The Annals of Iowa, Vol. VIII, No. 4 (Jan. :1908) PP 304-310, contains the 1852 overland diary of Lafayette SPENCER. The group with which he traveled left Van Buren County, Iowa on May 11th and reached Portland, Ore. on Oct. 26th.
Members of the party were:
BRATTAIN, Paul & family of 7 adults
SPENCER, Charles, wife & 2 children
SMITH, Michael, wife, 2 sons, 1 dau.
WHETSTONE, Jacob & family
TAYLOR, George & family
CARTER, Robert & family
BARNES, Adam & family
MITCHELL, Oliver & family
HITTARY, John & family
HOWARD, Wm. & family
ADAMS, Charles & family
CLARK, Thomas & family
WHETSTONE, Thomas & family
BOLEY, Nicholas & family
BOLEY, John & family
WATSON, James & family
WATSON, Hill & family
There were a number of deaths among these people. Nancy SPENCER, apparently the wife of Charles, died June 10, 16 miles west of Prairie Creek and 16 miles east of Wood River. Note that on BLODGET's death list, the date is given as June 3, with her being from Wisconsin. Robert CARTER died on June 18, five days west of Kearny, Neb. (party traveled the North side of the river). Michael SMITH died Sept. l8th, ten miles beyond Burnt River. Charles SPENCER died Oct. 27, the morning after the party arrived in Portland.
This Was Submitted to the ANCESTREE by Mrs. Mary Nelson of Holdrege, Neb.
I'm sure someone in your group may have this but sometimes these little bits & pieces are hard to track down.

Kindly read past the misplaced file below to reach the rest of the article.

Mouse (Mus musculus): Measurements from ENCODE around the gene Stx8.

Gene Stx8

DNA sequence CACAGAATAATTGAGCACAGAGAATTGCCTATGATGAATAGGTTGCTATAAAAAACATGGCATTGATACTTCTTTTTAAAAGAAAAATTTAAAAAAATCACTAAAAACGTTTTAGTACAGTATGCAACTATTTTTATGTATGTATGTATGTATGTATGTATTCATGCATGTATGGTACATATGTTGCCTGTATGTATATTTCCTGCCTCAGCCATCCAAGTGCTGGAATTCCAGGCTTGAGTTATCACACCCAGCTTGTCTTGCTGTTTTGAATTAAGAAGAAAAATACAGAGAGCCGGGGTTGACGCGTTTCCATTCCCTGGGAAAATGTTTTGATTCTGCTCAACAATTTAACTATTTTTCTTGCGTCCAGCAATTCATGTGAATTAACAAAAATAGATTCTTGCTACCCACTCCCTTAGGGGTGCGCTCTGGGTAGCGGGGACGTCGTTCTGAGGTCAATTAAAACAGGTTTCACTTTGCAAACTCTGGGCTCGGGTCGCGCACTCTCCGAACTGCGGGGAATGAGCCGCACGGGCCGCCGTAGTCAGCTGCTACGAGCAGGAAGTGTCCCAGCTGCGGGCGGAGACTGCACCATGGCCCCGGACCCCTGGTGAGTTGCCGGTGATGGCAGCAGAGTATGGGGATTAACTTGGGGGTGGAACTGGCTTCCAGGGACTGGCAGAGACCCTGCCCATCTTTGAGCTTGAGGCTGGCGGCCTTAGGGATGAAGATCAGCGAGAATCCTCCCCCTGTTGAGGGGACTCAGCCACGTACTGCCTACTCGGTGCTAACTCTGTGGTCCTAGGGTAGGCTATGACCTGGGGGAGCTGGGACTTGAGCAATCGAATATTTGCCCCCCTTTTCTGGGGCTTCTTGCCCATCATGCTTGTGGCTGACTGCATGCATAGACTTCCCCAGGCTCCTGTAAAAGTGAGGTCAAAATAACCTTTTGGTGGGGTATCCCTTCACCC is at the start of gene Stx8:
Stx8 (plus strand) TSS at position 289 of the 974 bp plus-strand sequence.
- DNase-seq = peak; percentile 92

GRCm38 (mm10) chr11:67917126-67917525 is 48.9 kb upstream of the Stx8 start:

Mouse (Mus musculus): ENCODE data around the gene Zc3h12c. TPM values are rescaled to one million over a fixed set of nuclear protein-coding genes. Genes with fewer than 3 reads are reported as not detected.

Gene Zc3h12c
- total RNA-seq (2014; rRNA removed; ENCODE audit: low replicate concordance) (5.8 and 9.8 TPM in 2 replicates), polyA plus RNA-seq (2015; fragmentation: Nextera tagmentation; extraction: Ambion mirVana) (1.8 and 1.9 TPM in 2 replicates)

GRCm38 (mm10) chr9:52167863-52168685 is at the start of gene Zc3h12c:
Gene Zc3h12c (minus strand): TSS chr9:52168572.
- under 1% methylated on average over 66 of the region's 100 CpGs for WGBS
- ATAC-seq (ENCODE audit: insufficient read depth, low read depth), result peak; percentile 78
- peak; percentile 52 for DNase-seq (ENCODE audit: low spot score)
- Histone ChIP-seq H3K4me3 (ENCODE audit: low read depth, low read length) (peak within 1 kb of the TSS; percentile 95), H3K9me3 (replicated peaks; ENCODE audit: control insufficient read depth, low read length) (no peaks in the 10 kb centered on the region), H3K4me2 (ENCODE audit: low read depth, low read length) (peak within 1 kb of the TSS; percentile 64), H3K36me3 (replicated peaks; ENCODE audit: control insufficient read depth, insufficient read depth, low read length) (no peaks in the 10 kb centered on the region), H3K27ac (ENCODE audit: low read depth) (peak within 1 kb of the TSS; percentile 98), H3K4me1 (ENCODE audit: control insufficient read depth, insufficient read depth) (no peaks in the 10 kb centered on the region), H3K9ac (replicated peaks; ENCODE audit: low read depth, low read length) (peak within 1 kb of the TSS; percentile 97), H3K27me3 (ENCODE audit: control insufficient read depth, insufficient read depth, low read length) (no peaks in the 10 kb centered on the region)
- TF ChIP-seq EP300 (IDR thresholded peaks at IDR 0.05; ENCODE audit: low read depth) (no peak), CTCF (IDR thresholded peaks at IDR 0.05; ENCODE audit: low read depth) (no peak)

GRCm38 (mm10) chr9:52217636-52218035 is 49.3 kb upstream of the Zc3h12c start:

Charlotte St. Clair
Recording Secretary of the newly formed, OLD FORT GEN. SOC.
Ft. Madison, Iowa
In the spring of 1852 there was organized among the citizens of Cedar Township, Van Buren County, Iowa, an emigrant train of about twenty-five wagons. Each wagon was drawn by from three to five yoke of oxen. In the company.were Paul Brattain and family of seven adult persons; William Newman; Lafayette Spencer; Charles Spencer and wife and two children; Henry Newman; George Gimple; Michael Smith and his wife, two sons and a daughter; George Hammonds; Henry Hammonds; Jacob Whetstone and family; George Taylor and family; Robert Carter and family; Adam Barnes and family; Oliver Mitchell and ' family; John Hilary and family; Napoleon Baker; William Howard and family; Charles Adams and family; Thomas Clark and family; Nicholas Boley and family; John Boley and family; James Watson and family; Hill Watson and family; Iradel Anderson; Mathies Anderson; George, James and William Ebert; Henry and Sloan Keck.
Paul Brattain was best known to the Iowa public of any in this train. He had served in different official capacities, the most important being as Treasurer of the Des Moines River Improvement Board of Public Works.